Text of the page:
You should commit to achieving a goal and hold yourself accountable along the way. For example, you can make yourself accountable by asking a loved one to check in on your progress. It is important to recognize that goals may take a while to achieve and that setbacks are common. If you make a mistake, remember that every mistake can be a learning opportunity — and learning opportunities are critical to achieving your goals.
Don’t be afraid to seek out support. Supporters can help you achieve your goals with positive reinforcement, provide helpful feedback and offer you the resources you need.
Similarly, you shouldn’t shy away from rewarding your victories, big and small. This recognition can be an extremely important source of motivation.
Supporters can also use rewards to motivate their loved ones. According to behavioral economics, incentives (material and otherwise) can be used effectively to nudge people to make better health decisions. My spouse and I developed a mental health app called ForLikeGoals to help support partners pursue recovery-oriented goals using rewards to motivate healthy behaviors.
Setting, pursuing and achieving goals is critical to recovery. We should not delay the pursuit of recovery in the hopes that our symptoms will go away on their own. The pursuit of goals can enhance treatment outcomes and put each of us on the path to recovery. Achieving goals begins with hope and believing in yourself. You have what it takes to live your best life.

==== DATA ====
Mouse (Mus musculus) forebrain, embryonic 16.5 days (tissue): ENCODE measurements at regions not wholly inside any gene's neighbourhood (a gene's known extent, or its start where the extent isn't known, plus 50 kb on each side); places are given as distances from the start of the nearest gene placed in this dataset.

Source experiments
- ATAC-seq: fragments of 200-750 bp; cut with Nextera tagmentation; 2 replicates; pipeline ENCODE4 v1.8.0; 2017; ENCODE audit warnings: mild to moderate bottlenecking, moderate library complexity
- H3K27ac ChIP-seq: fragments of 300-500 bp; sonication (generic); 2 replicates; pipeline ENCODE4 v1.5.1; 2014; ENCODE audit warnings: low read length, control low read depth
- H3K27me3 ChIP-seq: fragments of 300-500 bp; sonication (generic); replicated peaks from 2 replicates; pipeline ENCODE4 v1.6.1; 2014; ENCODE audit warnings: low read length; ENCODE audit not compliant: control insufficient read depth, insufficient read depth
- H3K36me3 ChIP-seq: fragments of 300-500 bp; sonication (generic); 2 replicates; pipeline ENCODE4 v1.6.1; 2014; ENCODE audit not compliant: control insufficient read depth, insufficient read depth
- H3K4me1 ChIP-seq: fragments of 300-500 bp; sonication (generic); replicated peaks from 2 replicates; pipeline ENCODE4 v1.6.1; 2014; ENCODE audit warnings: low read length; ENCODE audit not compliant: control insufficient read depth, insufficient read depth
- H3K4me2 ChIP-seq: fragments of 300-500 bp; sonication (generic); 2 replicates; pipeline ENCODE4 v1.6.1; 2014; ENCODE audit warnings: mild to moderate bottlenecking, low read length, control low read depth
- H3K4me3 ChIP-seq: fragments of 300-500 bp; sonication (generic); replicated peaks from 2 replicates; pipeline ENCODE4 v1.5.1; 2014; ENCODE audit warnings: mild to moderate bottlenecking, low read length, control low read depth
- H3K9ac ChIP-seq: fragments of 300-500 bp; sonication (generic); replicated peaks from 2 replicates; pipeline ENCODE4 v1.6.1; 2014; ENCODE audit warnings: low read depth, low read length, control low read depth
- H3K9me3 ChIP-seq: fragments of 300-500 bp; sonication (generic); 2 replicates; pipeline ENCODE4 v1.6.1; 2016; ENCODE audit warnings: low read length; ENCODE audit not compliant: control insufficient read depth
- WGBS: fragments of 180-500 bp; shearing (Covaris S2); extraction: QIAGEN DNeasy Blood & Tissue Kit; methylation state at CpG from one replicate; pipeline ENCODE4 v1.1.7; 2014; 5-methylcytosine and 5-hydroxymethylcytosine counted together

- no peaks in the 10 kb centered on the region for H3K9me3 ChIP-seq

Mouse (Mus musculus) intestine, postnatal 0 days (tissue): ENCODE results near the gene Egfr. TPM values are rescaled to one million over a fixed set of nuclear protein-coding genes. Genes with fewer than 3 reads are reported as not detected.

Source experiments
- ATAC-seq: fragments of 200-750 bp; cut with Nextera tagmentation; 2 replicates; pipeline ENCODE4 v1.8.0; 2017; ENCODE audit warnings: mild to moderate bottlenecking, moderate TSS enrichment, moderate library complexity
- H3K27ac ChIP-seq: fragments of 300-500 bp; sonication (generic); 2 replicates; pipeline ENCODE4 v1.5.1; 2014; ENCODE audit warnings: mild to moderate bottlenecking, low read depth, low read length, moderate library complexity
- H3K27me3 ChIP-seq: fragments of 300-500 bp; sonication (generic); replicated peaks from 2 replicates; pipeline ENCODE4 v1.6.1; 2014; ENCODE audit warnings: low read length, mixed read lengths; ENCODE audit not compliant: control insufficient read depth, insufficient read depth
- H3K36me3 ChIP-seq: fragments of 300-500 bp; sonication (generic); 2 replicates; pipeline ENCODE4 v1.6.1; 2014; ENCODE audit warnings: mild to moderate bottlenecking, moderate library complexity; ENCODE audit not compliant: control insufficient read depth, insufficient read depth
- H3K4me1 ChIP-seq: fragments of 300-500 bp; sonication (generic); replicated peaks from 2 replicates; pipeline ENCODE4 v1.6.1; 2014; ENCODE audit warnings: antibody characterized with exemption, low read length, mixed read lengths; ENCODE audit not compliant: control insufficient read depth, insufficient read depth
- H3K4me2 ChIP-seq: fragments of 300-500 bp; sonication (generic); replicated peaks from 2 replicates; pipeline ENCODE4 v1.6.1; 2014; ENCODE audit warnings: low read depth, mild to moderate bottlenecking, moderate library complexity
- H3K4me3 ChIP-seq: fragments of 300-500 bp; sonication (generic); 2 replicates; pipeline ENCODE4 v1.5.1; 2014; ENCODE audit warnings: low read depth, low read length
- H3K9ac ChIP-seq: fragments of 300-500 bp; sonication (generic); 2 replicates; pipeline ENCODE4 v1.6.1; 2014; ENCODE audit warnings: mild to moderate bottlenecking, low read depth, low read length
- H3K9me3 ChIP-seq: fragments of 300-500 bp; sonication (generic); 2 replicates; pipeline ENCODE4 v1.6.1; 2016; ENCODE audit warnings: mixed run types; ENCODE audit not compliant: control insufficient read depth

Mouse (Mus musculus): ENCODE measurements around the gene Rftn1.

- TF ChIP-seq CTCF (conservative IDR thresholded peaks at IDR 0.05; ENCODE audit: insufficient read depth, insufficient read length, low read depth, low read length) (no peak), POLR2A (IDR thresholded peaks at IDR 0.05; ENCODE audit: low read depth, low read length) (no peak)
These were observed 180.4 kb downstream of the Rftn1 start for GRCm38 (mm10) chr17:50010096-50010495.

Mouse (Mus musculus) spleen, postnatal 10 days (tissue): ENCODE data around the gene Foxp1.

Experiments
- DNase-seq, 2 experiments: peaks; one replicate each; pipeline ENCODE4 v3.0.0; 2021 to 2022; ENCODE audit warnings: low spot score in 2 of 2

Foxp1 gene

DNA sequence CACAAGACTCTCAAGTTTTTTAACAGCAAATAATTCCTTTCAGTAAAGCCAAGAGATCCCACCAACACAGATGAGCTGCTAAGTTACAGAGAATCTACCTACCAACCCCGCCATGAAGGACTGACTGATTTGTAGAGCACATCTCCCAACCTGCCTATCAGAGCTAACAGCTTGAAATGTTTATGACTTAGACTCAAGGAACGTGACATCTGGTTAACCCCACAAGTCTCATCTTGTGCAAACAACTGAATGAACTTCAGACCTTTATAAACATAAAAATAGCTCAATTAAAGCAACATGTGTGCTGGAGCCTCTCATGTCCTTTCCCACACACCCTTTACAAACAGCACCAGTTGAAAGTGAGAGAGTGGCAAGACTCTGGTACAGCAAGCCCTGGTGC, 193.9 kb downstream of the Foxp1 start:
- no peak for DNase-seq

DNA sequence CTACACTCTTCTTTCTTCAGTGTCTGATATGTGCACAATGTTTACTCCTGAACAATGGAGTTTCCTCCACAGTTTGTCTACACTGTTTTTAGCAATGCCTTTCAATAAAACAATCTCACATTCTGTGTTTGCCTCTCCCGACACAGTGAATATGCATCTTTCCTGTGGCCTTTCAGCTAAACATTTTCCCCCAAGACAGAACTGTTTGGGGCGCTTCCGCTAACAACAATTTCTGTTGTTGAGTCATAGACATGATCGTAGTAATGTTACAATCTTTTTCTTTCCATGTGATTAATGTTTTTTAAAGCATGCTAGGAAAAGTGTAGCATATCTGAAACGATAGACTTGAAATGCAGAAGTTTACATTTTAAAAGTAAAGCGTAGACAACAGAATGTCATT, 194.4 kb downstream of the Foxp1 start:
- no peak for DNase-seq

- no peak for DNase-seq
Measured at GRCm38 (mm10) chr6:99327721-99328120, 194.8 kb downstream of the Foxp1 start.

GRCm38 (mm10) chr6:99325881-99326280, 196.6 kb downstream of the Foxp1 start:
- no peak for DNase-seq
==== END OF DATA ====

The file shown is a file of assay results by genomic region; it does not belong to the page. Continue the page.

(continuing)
Katherine Ponte is happily living in recovery from severe bipolar I disorder. She’s the Founder of ForLikeMinds’ mental illness peer support community, ForLikeGoals, collaborative goal management, BipolarThriving: Recovery Coaching and Psych Ward Greeting Cards. Katherine is also a faculty member of the Yale University Program for Recovery and Community Health and has authored ForLikeMinds: Mental Illness Recovery Insights. She is on the NAMI-NYC Board.
Izzy Goncalves is an Advisor for ForLikeGoals. ForLikeGoals, a web app that helps people with mental illness and their supporters communicate and collaborate on recovery-oriented goals, using rewards based incentives, an evidenced based approach shown to promote healthy decisions, including medication compliance in severe mental illness and self-care. You can access the apps full benefits for free for three months by entering code first3free when prompted.